Sacred Choral Works
Venetian and Roman music in its heyday! This anthology is full of gems and shows the richness of the two traditions. One's impression of the Romans is of dignified, glowing music, suitable, as John Whenham's sleeve-note reminds us, for the vast spaces of St Peter's. The Venetian music is more worldly, more based on secular models, with crisp rhythms and vivid harmonies which would come off well in the smaller surroundings of St Mark's. Indeed, it comes as quite a shock to hear Lotti's chromatic Crucifixus among the resonant clarity of harmony of Palestrina's motets.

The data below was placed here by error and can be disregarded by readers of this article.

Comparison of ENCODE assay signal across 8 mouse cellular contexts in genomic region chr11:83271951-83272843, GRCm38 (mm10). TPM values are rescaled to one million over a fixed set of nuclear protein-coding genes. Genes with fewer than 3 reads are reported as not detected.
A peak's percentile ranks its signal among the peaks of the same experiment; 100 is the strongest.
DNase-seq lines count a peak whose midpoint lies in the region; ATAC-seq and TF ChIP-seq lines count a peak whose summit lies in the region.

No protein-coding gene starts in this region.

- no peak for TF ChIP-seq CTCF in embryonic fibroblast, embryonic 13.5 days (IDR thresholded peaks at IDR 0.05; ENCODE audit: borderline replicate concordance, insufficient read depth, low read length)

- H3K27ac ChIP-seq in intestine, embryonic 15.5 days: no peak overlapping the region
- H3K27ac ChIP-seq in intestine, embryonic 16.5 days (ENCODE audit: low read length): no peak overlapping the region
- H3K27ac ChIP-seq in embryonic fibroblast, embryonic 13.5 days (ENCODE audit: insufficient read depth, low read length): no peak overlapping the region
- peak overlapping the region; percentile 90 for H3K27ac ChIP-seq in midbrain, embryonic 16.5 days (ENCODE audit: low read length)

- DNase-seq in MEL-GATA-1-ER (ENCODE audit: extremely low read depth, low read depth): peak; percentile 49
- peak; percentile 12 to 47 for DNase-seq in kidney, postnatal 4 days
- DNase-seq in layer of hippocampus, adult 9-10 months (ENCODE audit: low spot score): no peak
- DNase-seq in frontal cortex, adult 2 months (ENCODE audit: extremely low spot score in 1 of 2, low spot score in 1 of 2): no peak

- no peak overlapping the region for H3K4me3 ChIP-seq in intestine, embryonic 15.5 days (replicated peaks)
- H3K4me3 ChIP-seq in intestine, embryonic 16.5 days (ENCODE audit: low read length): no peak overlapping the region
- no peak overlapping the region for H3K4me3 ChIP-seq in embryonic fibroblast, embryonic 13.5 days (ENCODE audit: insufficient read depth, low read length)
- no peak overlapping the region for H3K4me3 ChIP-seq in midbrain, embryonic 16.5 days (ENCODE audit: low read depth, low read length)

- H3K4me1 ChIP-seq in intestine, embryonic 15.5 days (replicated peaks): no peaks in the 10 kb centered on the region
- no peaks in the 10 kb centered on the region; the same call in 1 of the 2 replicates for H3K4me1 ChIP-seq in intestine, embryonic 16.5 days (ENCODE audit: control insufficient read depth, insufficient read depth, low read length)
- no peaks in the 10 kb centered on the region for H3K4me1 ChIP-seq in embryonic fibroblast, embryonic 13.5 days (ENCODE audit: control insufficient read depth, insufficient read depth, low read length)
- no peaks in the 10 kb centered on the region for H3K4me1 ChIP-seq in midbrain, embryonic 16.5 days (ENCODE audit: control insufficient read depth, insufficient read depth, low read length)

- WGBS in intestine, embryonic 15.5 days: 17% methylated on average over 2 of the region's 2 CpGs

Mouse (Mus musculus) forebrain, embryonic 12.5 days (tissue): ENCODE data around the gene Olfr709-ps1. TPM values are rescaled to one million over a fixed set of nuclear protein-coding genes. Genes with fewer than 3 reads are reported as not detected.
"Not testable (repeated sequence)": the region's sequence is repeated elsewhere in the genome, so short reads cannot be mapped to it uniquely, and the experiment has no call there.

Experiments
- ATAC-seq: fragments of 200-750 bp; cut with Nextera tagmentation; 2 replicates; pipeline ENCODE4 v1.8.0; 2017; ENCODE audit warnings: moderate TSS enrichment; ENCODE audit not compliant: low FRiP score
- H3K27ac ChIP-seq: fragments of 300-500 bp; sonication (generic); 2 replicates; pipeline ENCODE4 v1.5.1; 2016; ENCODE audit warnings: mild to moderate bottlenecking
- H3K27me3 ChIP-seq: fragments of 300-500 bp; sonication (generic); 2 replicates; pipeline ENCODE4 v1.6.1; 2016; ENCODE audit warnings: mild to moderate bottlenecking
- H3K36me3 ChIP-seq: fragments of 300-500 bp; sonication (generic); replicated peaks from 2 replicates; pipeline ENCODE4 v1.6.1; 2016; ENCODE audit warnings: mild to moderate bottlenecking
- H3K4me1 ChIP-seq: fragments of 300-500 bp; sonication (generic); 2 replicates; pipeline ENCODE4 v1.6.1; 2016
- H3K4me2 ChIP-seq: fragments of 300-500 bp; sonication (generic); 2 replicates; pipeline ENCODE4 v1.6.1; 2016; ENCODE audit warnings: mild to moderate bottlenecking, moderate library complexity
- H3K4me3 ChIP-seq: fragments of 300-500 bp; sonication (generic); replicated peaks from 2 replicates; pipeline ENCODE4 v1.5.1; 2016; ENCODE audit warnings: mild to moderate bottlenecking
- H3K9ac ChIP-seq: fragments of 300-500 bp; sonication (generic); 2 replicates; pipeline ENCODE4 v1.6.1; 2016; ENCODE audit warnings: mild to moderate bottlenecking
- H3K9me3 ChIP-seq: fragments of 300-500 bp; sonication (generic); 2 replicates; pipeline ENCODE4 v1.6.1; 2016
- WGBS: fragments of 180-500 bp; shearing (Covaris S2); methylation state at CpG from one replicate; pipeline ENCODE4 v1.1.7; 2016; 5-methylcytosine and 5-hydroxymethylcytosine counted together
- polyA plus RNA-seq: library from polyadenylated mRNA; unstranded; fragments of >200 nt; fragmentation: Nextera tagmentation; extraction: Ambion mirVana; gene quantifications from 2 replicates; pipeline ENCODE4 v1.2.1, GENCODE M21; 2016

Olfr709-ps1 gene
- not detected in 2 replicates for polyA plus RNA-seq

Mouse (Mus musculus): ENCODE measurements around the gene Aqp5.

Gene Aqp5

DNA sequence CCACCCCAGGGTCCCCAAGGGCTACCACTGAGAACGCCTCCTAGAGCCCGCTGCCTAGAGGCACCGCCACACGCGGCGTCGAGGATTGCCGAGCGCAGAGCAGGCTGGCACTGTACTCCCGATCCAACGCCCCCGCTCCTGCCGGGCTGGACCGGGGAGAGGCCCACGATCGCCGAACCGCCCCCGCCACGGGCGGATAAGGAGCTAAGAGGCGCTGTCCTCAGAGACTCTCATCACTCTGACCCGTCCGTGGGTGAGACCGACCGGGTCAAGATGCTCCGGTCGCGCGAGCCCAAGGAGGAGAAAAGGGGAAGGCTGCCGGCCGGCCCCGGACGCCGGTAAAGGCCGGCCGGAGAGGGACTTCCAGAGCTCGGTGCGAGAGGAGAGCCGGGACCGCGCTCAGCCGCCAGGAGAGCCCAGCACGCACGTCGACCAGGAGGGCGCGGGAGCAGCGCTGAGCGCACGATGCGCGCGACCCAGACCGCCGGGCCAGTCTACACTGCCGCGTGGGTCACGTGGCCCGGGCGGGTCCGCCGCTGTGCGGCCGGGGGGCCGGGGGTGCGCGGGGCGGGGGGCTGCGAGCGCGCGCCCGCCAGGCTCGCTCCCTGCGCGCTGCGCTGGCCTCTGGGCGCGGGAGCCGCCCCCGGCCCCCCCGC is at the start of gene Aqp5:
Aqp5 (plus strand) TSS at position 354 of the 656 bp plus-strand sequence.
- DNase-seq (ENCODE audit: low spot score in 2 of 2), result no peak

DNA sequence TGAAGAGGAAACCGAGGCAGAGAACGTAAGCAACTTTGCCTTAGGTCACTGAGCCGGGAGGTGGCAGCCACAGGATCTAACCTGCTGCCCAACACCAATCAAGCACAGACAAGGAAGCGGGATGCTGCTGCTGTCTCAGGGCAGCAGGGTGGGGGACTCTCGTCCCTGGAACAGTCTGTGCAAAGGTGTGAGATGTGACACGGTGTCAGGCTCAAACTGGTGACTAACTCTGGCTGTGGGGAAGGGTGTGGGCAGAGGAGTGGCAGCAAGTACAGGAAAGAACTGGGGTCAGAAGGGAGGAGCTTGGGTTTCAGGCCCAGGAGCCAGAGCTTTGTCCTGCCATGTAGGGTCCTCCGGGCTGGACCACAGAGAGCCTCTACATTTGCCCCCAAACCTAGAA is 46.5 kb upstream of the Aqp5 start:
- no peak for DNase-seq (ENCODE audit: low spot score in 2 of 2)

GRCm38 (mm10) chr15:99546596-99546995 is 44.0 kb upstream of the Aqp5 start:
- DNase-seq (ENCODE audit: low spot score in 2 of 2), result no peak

The choir of Westminster Cathedral sounds much more brilliant than the college choirs which usually record such music. The boys (like those of St John's, Cambridge) have a distinctive cutting edge and the vowel sounds are less polite than those of the universities—which imparts a greater emotional thrust. The boy soloists, alas, cannot quite manage that ethereal quality which King's managed during the Willcocks era in the Allegri Miserere (Argo ZRG5365, 2/64), the ornaments are not performed so neatly, nor are the high notes so bell-like. Nonetheless, this is a thrilling record, given resonance by being made in Westminster Cathedral itself, yet quite clear in sound.'